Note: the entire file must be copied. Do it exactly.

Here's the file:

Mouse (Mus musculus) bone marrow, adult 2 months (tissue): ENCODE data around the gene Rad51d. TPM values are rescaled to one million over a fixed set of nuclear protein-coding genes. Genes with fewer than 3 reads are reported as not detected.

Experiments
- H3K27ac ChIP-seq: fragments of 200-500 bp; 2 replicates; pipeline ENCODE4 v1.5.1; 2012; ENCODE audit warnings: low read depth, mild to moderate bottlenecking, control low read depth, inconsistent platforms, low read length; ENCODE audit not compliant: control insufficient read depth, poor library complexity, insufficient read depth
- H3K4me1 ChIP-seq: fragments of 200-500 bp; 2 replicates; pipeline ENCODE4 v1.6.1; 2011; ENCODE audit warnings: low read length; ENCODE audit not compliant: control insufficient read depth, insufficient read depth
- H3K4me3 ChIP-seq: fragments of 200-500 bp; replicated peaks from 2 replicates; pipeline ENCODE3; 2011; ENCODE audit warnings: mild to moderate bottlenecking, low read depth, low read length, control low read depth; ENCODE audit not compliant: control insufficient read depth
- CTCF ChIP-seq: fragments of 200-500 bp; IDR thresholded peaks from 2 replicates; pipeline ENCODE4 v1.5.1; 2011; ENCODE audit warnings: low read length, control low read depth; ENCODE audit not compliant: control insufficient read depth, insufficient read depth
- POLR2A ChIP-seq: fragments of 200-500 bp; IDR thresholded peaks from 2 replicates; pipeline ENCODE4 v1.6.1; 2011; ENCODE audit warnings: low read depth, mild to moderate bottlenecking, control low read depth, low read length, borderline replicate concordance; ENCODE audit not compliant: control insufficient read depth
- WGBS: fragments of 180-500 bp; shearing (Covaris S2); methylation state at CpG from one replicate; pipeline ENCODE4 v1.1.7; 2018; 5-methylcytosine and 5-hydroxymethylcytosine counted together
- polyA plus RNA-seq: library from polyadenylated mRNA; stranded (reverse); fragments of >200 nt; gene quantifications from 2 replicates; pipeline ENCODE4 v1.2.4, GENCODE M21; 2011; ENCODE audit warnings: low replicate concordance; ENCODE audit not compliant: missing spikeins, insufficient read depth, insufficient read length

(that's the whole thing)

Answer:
Mouse (Mus musculus) bone marrow, adult 2 months (tissue): ENCODE data around the gene Rad51d. TPM values are rescaled to one million over a fixed set of nuclear protein-coding genes. Genes with fewer than 3 reads are reported as not detected.

Experiments
- H3K27ac ChIP-seq: fragments of 200-500 bp; 2 replicates; pipeline ENCODE4 v1.5.1; 2012; ENCODE audit warnings: low read depth, mild to moderate bottlenecking, control low read depth, inconsistent platforms, low read length; ENCODE audit not compliant: control insufficient read depth, poor library complexity, insufficient read depth
- H3K4me1 ChIP-seq: fragments of 200-500 bp; 2 replicates; pipeline ENCODE4 v1.6.1; 2011; ENCODE audit warnings: low read length; ENCODE audit not compliant: control insufficient read depth, insufficient read depth
- H3K4me3 ChIP-seq: fragments of 200-500 bp; replicated peaks from 2 replicates; pipeline ENCODE3; 2011; ENCODE audit warnings: mild to moderate bottlenecking, low read depth, low read length, control low read depth; ENCODE audit not compliant: control insufficient read depth
- CTCF ChIP-seq: fragments of 200-500 bp; IDR thresholded peaks from 2 replicates; pipeline ENCODE4 v1.5.1; 2011; ENCODE audit warnings: low read length, control low read depth; ENCODE audit not compliant: control insufficient read depth, insufficient read depth
- POLR2A ChIP-seq: fragments of 200-500 bp; IDR thresholded peaks from 2 replicates; pipeline ENCODE4 v1.6.1; 2011; ENCODE audit warnings: low read depth, mild to moderate bottlenecking, control low read depth, low read length, borderline replicate concordance; ENCODE audit not compliant: control insufficient read depth
- WGBS: fragments of 180-500 bp; shearing (Covaris S2); methylation state at CpG from one replicate; pipeline ENCODE4 v1.1.7; 2018; 5-methylcytosine and 5-hydroxymethylcytosine counted together
- polyA plus RNA-seq: library from polyadenylated mRNA; stranded (reverse); fragments of >200 nt; gene quantifications from 2 replicates; pipeline ENCODE4 v1.2.4, GENCODE M21; 2011; ENCODE audit warnings: low replicate concordance; ENCODE audit not compliant: missing spikeins, insufficient read depth, insufficient read length